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ИКЕМ - Индустриален клъстер "Електромобили" | Четвъртък, 16.07.2020 |
Electric Vehicle Manufacturing: An Industry Study
Electric Vehicle Industry – Early History
The electric vehicle industry can trace its roots back over 180 years. In the 1830’s, the first electric car was built in Scotland. It used a non-rechargeable battery and was essentially a horse-less carriage. By 1881, rechargeable lead-acid batteries had been developed which were practical for use in vehicles. Electric vehicles were so mainstream in 1887 that New York City had a fleet of electric taxis. By the turn of the century, 38% of cars in America were electric. They were a more practical car for the day as gasoline powered vehicles were dirty, noisy, and a rough ride. In addition, internal combustion engines had to be started with a hand crank. The 1902 Wood’s Phaeton was a typical car of the day, and had a range of 18 miles and top speed of 14 mph. It wasn’t until 1912, when the electric starter was invented, that internal combustion engines started to become more popular than the electric and steam powered cars. New oil discoveries in Oklahoma and Texas, infrastructure improvements allowing for longer trips, along with Henry Ford’s innovations in production all contributed to the eventual domination of gas powered vehicles.
The electric vehicle never disappeared entirely, though its use was extremely limited. Unsurprisingly, the oil crisis in the 1970’s spurred the development of many EV concepts. Legislative efforts led by California in 1990 spurred development in a new way. Major auto manufacturers, including: Ford, Chrysler, Honda, Toyota and Nissan all started limited production of electric vehicles. The most famous of these was General Motors EV1. For a variety of reasons, including the repeal of regulations in California as a result of lobbying efforts by automakers, GM confiscated all of the EV1s and literally destroyed them. It was emblematic of the apparent sentiment of major automakers.
Electric Vehicle Industry – Current Activity and Key Players
Today, market conditions have motivated even the major auto manufacturers to invest in EV’s. Late 2010 saw the release of the Chevy Volt; a plug-in electric hybrid. 2011 has already seen the release of the all electric Nissan Leaf, and should see a counterpart by Ford enter the market by the end of the year. Within a few years, nearly all of the major auto manufacturers will market plug‐in hybrids or EVs. In addition to general market offerings, there is a wide variety of specialty vehicles such as the performance oriented all electric Tesla Roadster and the ultra‐narrow Tango EV commuter.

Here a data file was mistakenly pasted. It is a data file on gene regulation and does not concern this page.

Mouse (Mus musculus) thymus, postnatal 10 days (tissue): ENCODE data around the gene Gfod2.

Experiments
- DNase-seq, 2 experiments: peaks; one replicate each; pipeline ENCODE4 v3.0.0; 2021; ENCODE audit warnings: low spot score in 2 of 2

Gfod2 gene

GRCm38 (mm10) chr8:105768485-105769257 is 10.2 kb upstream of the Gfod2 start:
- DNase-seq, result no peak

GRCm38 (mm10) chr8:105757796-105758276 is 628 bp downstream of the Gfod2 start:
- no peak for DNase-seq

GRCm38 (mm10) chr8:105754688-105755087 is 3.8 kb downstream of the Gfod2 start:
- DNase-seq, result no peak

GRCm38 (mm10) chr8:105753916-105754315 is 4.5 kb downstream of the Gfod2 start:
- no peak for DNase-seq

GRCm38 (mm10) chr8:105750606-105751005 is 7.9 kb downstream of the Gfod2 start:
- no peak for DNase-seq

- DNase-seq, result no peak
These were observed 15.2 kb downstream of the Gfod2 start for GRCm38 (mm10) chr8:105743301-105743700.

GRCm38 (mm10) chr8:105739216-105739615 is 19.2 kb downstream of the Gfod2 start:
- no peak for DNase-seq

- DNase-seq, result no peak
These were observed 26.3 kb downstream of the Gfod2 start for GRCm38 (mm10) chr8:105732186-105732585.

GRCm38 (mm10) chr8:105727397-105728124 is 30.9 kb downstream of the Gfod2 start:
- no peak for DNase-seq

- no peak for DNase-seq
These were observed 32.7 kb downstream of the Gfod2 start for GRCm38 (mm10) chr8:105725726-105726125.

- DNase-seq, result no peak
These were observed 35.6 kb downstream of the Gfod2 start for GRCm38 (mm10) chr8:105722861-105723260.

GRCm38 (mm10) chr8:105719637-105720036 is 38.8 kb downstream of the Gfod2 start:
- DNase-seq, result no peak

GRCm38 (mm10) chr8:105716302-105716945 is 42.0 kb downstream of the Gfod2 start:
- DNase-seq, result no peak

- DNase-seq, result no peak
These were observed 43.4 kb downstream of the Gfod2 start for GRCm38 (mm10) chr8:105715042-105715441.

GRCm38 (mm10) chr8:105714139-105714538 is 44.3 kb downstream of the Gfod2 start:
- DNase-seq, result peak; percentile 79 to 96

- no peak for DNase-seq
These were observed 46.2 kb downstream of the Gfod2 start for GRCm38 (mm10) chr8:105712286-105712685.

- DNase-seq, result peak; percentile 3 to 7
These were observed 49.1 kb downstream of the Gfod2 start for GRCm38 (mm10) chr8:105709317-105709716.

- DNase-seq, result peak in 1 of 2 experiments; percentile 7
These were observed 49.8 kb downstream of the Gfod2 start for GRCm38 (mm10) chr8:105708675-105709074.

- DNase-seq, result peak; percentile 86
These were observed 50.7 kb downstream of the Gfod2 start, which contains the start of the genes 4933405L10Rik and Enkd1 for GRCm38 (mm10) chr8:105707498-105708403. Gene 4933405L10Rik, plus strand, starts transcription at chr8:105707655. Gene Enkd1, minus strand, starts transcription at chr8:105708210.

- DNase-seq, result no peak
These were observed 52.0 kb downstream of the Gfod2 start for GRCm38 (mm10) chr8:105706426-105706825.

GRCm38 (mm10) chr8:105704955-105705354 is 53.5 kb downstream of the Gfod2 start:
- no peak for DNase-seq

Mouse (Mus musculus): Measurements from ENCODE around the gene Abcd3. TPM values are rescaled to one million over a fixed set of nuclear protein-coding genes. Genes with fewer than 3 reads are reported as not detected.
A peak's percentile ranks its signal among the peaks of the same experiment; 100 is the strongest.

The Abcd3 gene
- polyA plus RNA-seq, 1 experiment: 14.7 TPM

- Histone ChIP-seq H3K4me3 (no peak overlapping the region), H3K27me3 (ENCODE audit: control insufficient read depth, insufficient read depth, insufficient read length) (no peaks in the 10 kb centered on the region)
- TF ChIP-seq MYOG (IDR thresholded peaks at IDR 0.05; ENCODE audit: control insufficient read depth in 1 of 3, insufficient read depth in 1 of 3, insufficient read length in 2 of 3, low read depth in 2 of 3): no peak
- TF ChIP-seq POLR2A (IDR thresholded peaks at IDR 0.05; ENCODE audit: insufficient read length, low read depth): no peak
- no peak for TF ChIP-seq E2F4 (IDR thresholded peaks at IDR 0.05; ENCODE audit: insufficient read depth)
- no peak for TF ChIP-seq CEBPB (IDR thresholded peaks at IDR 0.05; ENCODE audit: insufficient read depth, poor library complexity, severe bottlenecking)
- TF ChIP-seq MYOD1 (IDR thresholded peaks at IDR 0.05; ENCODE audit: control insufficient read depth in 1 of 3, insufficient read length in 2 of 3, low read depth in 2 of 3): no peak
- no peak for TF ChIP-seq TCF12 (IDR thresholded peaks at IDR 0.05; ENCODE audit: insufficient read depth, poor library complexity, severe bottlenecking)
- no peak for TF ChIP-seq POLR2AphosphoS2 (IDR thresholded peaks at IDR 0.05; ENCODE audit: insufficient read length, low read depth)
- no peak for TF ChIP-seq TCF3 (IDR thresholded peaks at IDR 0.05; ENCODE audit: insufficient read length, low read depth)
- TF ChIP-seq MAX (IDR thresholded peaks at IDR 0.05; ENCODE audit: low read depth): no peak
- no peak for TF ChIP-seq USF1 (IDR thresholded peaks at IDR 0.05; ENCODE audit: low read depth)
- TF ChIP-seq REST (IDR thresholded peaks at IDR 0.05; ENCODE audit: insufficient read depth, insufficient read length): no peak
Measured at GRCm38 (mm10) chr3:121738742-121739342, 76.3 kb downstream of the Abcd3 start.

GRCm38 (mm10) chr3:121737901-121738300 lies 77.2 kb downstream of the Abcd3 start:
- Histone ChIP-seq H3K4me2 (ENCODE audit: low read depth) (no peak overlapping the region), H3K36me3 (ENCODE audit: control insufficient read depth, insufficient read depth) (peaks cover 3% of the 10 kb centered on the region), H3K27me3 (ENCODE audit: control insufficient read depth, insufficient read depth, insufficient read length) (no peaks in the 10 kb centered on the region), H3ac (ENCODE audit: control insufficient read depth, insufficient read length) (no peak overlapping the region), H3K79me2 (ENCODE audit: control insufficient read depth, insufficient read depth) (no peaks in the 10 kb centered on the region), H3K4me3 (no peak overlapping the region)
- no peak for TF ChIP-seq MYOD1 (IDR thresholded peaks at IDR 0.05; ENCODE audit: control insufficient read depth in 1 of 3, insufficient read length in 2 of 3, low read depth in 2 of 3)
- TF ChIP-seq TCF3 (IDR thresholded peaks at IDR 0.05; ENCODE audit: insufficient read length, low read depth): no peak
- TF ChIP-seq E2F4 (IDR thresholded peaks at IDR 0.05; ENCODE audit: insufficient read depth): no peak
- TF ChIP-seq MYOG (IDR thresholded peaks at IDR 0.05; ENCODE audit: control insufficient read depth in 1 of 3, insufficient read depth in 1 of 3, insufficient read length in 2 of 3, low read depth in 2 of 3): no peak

At this point, no major players or technologies have emerged as leaders in the sector. The economics of manufacturing and purchasing EVs are still maturing. Federal and state incentives for purchase alleviate some of the relatively high cost of EVs. However, those incentives are designed to phase out after a manufacturer has sold 200,000 vehicles (“Consumer Energy Tax Incentives,” n.d.). Conversely, pricing of EVs should drop as efficiencies of scale take hold. This is particularly true for the most expensive part of the vehicle: the battery (Kanellos, 2010). Fuel prices and the effect on the total cost of owning an EV will be a major factor in EV adoption.
2.0 Industry Trends
The electric vehicle manufacturing industry is comprised of two categories of manufacturers: those that only produce EVs and those that produce both internal combustion engine (ICE) and EVs. Manufacturers that exclusively make EVs (one to two models at most) are relatively small in size. The most well known player in this category is Tesla Motors, although there are others such as Coda Automotive and Th!nk City. The majority of these electric only manufacturers are low volume or limited run production operations. The other category consists of large, traditional automobile manufacturers who have also begun to offer EVs. The front runners in this category are Nissan, with the all electric Leaf and Chevy, with the electric-ICE hybrid Volt. Given the breakdown of the two major players we will look at trends affecting the larger automotive industry and trends that are specific to electric vehicle manufacturing.
Automotive Industry Trends
The most significant trend affecting the auto industry is rising and volatile gasoline prices. Gasoline prices have increased, on average, over a dollar a gallon from the same time last year.
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Интернет страницата е създадена с финансовата подкрепа на ЕФРР, в рамките на проект „Развитие на Индустриален Клъстер Електромобили” по ДБФП К-02-2/28.09.2011 г.